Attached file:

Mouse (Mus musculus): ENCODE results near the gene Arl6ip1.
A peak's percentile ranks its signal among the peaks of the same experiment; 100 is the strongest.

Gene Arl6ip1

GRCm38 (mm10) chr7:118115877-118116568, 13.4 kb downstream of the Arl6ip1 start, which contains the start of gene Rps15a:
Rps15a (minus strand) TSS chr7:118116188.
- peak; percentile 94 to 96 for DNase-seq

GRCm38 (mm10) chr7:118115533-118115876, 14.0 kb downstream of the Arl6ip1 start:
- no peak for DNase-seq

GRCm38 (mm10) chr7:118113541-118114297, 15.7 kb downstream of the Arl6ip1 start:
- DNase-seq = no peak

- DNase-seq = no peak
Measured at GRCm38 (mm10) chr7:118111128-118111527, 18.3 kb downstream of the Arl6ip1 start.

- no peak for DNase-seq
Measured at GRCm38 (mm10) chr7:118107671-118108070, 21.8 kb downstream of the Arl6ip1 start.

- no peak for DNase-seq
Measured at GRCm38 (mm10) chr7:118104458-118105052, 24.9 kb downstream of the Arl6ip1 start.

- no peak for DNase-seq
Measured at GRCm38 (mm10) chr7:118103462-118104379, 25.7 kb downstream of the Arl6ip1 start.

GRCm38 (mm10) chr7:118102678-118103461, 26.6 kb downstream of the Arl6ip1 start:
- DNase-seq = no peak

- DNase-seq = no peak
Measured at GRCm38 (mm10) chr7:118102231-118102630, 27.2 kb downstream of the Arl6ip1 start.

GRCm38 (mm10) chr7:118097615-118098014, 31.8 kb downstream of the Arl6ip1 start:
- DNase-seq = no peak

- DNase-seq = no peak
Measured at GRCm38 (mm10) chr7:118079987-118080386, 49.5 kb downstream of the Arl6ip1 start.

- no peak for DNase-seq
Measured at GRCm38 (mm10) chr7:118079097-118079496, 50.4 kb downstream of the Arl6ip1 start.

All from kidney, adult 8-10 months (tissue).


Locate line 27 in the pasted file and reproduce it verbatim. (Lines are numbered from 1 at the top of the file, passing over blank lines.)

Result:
- no peak for DNase-seq